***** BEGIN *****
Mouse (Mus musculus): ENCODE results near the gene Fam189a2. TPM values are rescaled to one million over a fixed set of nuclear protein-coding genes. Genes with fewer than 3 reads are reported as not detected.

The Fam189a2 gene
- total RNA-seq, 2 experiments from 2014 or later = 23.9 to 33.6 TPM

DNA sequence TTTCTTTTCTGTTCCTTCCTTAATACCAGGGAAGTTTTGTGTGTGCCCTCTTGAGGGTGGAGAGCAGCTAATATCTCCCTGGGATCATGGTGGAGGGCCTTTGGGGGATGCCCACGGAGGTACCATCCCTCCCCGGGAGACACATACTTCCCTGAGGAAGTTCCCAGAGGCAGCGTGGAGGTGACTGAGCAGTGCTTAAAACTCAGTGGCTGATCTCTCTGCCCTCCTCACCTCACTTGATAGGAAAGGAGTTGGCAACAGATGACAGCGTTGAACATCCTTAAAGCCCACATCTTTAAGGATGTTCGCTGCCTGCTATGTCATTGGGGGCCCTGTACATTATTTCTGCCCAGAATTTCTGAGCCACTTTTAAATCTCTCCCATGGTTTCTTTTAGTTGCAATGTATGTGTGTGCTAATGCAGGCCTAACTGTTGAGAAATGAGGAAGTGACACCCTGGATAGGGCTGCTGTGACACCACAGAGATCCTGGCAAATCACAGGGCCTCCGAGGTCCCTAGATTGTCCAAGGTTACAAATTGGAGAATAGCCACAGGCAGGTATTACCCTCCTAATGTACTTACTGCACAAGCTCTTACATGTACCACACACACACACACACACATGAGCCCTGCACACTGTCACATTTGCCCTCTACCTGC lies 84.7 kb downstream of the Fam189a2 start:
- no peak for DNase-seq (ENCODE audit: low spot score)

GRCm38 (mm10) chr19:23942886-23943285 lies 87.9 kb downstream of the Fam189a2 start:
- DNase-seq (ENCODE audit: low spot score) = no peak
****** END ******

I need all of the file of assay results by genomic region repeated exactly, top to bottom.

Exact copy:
Mouse (Mus musculus): ENCODE results near the gene Fam189a2. TPM values are rescaled to one million over a fixed set of nuclear protein-coding genes. Genes with fewer than 3 reads are reported as not detected.

The Fam189a2 gene
- total RNA-seq, 2 experiments from 2014 or later = 23.9 to 33.6 TPM

DNA sequence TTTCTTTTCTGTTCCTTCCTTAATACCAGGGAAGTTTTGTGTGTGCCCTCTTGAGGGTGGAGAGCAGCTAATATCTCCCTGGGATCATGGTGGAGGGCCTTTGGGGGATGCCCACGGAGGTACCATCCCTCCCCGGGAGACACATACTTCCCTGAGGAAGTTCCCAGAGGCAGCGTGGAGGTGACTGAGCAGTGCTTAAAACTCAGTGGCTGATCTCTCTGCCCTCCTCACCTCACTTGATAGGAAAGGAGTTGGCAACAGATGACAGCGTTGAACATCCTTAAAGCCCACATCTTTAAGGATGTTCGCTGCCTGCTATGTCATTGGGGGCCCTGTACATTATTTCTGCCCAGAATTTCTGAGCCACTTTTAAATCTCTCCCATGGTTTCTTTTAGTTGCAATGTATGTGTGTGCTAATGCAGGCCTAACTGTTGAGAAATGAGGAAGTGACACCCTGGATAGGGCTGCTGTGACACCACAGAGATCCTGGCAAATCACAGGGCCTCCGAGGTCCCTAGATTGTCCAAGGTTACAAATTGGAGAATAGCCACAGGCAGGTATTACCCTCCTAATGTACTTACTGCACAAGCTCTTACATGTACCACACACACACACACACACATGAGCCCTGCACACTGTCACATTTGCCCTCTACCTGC lies 84.7 kb downstream of the Fam189a2 start:
- no peak for DNase-seq (ENCODE audit: low spot score)

GRCm38 (mm10) chr19:23942886-23943285 lies 87.9 kb downstream of the Fam189a2 start:
- DNase-seq (ENCODE audit: low spot score) = no peak